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Posted on: June 11, 2020

Public Health Advises Residents How to Slow the Spread of COVID-19

COVID-19

Maricopa County Public Health Reminds Residents That They Have a Role to Play in Slowing the Spread of COVID-19 

Strongly recommends that all residents wear masks in public settings 

 PHOENIX (June 10, 2020)—As Maricopa County Department of Public Health (MCDPH) and its partners continue their work to fight the spread of COVID-19, residents are reminded that they have an important role to play in slowing the spread of the disease. 

 “Until we have a vaccine, we cannot go back to the way things were pre-COVID-19. I know this is not what people want to hear, but in order to keep our community safe and protect our most vulnerable, we have to create a new normal,” said Marcy Flanagan, executive director of MCDPH.  

 “We expected to see an increase in cases with more people out and about, but the rate at which cases are increasing is concerning. And, the thing is, we have the tools to absolutely slow our rate of infection if each of us does our part,” added Flanagan. 

 Public Health’s tools include working with partners to educate the public, facilitate testing in high-risk settings, provide personal protective equipment to healthcare workers, and conduct investigations and contact tracing for positive COVID-19 cases. 

 Dr. Rebecca Sunenshine, medical director for MCDPH, pointed out what is required of each resident in order to slow the spread. 

 “Regardless of age or risk, all persons in Maricopa County should take the following precautions to keep themselves, those they love and our community safe.”  

  • WHEN POSSIBLE - Avoid being in any setting with more than 10 people 
  • ALWAYS - Keep at least six feet of distance from others when out in public  
  • WHEN POSSIBLE - Limit contact with those outside of our household, especially if you are in a high-risk group    
  • ALWAYS - Stay home when you are sick  
  • ALWAYS – Stay home as much as possible when a household member has tested positive for COVID-19 except to get essential medical care, prescriptions, and food
  • FREQUENTLY - Wash hands with soap and water, and use alcohol-based hand sanitizer if unable to wash hands 
  • ALWAYS - Wear a mask or cloth face covering when going out in public 

 There is now a lot more scientific evidence that wearing a well-fitting cloth face mask can prevent COVID-19 from spreading. There is even some evidence that wearing it will decrease exposure to the person wearing the mask by about 60%, and there is lots of evidence that it protects those around the mask-wearer. That’s why Maricopa County is now requiring all employees to wear a mask when they can’t maintain 6 feet of distance at work.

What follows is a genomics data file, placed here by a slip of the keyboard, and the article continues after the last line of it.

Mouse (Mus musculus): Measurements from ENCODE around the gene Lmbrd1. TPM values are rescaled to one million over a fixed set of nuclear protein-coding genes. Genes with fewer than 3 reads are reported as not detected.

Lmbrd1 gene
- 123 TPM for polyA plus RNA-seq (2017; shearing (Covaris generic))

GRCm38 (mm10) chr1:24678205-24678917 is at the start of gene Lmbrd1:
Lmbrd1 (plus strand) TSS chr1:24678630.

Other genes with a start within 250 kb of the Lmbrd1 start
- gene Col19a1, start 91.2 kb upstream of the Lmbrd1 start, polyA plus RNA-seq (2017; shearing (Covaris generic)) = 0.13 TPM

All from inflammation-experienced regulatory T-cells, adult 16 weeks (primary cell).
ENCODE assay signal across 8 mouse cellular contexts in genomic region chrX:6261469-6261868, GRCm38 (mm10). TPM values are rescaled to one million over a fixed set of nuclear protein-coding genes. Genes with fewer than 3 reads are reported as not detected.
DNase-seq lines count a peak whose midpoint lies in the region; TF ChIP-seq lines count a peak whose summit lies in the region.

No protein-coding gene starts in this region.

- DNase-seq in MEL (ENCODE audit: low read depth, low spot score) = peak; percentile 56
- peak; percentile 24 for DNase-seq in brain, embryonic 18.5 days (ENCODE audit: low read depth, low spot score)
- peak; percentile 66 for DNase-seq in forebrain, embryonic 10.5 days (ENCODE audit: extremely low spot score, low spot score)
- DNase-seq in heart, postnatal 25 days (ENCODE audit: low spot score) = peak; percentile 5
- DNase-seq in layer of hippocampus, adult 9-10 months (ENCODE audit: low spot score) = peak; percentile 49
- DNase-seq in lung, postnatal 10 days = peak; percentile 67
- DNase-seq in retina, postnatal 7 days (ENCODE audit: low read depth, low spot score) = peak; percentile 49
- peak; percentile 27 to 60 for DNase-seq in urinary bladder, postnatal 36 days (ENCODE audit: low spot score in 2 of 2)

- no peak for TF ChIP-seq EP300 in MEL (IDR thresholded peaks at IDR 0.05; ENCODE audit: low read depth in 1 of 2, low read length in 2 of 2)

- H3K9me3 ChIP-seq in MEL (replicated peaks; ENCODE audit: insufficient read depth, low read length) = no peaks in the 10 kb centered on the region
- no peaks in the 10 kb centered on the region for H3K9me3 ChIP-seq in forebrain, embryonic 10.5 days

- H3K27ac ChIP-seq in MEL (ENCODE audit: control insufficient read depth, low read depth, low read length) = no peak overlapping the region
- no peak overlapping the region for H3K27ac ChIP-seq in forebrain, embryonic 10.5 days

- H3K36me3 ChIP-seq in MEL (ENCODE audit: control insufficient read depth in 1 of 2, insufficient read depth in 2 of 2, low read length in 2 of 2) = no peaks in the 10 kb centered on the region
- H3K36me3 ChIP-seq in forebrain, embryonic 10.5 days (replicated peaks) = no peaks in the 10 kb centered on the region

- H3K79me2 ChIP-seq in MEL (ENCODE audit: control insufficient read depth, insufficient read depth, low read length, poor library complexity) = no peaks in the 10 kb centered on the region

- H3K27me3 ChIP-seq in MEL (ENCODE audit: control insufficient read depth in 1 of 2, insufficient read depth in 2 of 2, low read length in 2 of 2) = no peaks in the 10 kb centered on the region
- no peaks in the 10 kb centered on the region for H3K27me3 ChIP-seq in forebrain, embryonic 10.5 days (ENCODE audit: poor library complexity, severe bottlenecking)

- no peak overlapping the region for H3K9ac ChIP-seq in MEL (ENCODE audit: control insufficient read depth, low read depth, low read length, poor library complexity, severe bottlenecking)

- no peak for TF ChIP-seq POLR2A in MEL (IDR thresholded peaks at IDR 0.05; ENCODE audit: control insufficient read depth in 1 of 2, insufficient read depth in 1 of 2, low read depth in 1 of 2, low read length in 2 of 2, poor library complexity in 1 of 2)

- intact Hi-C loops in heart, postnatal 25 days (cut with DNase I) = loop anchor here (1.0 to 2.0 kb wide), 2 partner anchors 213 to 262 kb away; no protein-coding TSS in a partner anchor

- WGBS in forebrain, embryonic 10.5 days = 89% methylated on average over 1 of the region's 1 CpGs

MCDPH offers these tips for proper mask wearing: 

  • Cloth masks are most effective when they have multiple layers, have a blend of materials and fit well with no gaps around the face.  
  • When you are wearing a mask, be sure that you’re putting it on and wearing it properly  
  • Put it on and take it off—known as donning and doffing—by holding the straps to avoid contaminating your hands  
  • Makes sure it covers your mouth AND nose 
  • Wash your hands each time you touch the mask and after taking it off  
  • Once you’ve worn it, the mask is considered contaminated both inside and out, which is why hand washing or sanitizing is important  
  • If you put it down, it contaminates that surface it is on, so put it on a piece of paper or tissue and throw that away or disinfect the surface 
  • Avoid touching your mask as much as possible while wearing it, but carry hand sanitizer with you in case you do need to readjust it when you have to 
  • If your mask has a hole, gets wet, or gets visibly dirty, wear a different mask and wash the dirty one  
  • Wash reusable masks at least once per day with hot water and soap or detergent  

“I can’t emphasize enough. It is not one tool alone that will help us slow the spread of this disease. It is only our collective efforts working together that will slow the spread,” Flanagan concluded. 

slow spread

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